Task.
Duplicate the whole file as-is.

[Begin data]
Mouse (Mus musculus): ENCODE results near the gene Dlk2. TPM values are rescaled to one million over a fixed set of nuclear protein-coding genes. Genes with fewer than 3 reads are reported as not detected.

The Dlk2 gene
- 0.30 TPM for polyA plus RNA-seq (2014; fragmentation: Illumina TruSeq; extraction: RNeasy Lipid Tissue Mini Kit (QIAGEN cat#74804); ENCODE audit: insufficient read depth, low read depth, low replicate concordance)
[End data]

Mouse (Mus musculus): ENCODE results near the gene Dlk2. TPM values are rescaled to one million over a fixed set of nuclear protein-coding genes. Genes with fewer than 3 reads are reported as not detected.

The Dlk2 gene
- 0.30 TPM for polyA plus RNA-seq (2014; fragmentation: Illumina TruSeq; extraction: RNeasy Lipid Tissue Mini Kit (QIAGEN cat#74804); ENCODE audit: insufficient read depth, low read depth, low replicate concordance)